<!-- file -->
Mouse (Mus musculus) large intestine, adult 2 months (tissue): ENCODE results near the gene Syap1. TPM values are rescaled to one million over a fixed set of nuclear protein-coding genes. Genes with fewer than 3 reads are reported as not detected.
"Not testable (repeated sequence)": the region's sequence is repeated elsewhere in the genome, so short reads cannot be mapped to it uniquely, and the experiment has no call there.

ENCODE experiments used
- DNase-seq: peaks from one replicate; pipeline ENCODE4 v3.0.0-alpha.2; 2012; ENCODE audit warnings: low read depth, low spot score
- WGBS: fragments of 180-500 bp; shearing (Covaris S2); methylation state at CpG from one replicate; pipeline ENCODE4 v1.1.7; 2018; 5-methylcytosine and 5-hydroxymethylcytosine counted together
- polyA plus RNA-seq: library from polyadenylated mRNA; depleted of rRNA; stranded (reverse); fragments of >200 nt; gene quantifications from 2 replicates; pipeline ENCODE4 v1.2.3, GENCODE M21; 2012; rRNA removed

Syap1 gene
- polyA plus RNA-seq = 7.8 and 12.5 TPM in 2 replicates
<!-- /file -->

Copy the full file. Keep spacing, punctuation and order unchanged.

Mouse (Mus musculus) large intestine, adult 2 months (tissue): ENCODE results near the gene Syap1. TPM values are rescaled to one million over a fixed set of nuclear protein-coding genes. Genes with fewer than 3 reads are reported as not detected.
"Not testable (repeated sequence)": the region's sequence is repeated elsewhere in the genome, so short reads cannot be mapped to it uniquely, and the experiment has no call there.

ENCODE experiments used
- DNase-seq: peaks from one replicate; pipeline ENCODE4 v3.0.0-alpha.2; 2012; ENCODE audit warnings: low read depth, low spot score
- WGBS: fragments of 180-500 bp; shearing (Covaris S2); methylation state at CpG from one replicate; pipeline ENCODE4 v1.1.7; 2018; 5-methylcytosine and 5-hydroxymethylcytosine counted together
- polyA plus RNA-seq: library from polyadenylated mRNA; depleted of rRNA; stranded (reverse); fragments of >200 nt; gene quantifications from 2 replicates; pipeline ENCODE4 v1.2.3, GENCODE M21; 2012; rRNA removed

Syap1 gene
- polyA plus RNA-seq = 7.8 and 12.5 TPM in 2 replicates